Hamans encourages farmers to spend time thinking about what's really important to them, what values drive them. Then share those principles with family—and live them every day.


Bring in the chefs

The chefs are the ones who bring it all together. Hamans describes the “chefs” of wealth transfer as the people who support you in life, and who will represent you when you’re gone. They’re professionals you probably already have in place, like your lawyer and your accountant. But what about your executor? Naming an executor is a critical decision that may require more thought.

“It’s a huge responsibility, the role of an executor,” emphasizes Hamans. “An executor wears five different hats.”

When considering who your executor could be, consider who might most comfortably don these five hats:

  • Lawyer—They have to navigate the will and understand the laws governing it.
  • Accountant—They must report to beneficiaries and file tax returns.
  • Private investigator—They may have to look for missing assets or missing beneficiaries.
  • Risk manager—If anything goes wrong, and if they’ve been negligent, they’re personally liable for the resulting losses. “Is the house insurance contemporary? Is somebody driving the car who shouldn’t be? That’s risk management, Hamans explains.
  • Social worker—They’ll be dealing with family members who may not get along with each other. “The executor has to go into that deep end. So, if the party who’s passed away hasn’t focused on those relationships, and hasn’t focused on those values, it’s the executor who’s probably going to have to clean it up.”


Communicate, communicate, communicate

Both Hamans and Vella stress the importance of communication as a foundation for farm succession and wealth transfer planning. The process requires clear communication of your plans and desires with both your professionals and your family.

“It’s easy to assume a child or somebody else wants the business, but that may not be what they really want,” says Vella. “So it’s important to have those conversations.” Because every family has a unique dynamic and this could be a challenging conversation, Vella suggests having somebody facilitate it. Not all lawyers or accountants want to navigate family discussions, so it may be another kind of advisor whose sole purpose is to facilitate the discussion and develop a written plan for how you want to exit your business.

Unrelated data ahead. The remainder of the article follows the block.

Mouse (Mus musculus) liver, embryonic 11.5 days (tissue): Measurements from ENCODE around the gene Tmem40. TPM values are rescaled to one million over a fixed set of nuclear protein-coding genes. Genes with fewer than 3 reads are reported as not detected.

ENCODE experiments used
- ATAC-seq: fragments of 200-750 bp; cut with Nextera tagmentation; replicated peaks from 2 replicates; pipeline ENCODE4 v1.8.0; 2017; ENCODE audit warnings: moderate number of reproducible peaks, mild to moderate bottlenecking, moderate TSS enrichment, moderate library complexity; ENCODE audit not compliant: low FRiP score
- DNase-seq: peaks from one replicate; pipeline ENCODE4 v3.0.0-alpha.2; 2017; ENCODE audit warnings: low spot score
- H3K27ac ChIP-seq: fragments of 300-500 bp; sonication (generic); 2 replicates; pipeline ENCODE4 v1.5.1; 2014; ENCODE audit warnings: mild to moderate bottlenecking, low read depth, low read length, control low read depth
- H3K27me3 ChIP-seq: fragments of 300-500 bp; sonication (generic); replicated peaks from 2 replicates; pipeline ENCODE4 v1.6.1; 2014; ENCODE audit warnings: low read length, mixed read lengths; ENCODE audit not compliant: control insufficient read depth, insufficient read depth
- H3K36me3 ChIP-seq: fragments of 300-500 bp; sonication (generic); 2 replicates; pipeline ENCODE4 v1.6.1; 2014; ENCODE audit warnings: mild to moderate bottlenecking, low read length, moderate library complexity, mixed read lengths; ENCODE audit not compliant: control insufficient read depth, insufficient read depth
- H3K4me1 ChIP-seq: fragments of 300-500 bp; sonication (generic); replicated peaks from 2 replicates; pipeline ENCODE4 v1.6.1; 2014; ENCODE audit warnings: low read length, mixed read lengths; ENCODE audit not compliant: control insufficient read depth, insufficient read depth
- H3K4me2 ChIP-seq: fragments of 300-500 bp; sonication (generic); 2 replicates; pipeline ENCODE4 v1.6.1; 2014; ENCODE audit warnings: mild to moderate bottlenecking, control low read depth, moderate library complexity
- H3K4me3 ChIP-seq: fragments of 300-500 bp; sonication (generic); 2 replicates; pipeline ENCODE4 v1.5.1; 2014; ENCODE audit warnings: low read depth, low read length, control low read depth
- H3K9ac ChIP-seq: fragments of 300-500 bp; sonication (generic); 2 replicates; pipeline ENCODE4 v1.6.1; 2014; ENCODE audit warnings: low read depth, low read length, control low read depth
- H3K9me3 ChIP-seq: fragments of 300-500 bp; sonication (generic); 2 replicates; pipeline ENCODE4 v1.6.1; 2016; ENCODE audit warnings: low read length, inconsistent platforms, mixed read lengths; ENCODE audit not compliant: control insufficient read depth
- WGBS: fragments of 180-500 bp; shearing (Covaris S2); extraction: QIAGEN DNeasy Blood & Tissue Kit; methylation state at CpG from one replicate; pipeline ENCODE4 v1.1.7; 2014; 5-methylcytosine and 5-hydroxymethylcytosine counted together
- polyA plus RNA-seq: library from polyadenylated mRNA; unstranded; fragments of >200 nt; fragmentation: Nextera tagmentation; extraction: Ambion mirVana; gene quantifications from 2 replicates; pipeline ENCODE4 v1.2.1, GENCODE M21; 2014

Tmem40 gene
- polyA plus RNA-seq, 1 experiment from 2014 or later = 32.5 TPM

Get ready for go time

Are you ready to plan for your farm’s future? Vella and Hamans suggest starting with the ATB Farm Transition Planning Guide. It covers these topics:

  • Gifting versus selling
  • Equal versus fair
  • Lifetime capital gains exemption
  • Credit options
  • Intergenerational transfers

Vella likes that the guide shares stories that will resonate with farm business owners.“Farmers can relate the case studies to their own situation,” she says. “It can help them start thinking about what makes sense for their family.”

And—because life can be unpredictable—the best time to start thinking about your farm succession planning is now.“I’ve met so many people who have said, ‘Oh, I’ll get it done when I need it.’ You don’t know when you’re going to need it.”

Start thinking about your meal now. What does your recipe look like? Who are your chefs? And what ingredients are you working with? By doing this important wealth transfer planning now, you're ensuring a successful future for your farm, and your successors.


It’s time to make a plan. Download your ATB Farm Transition Planning Guide or speak to an ATB ag expert.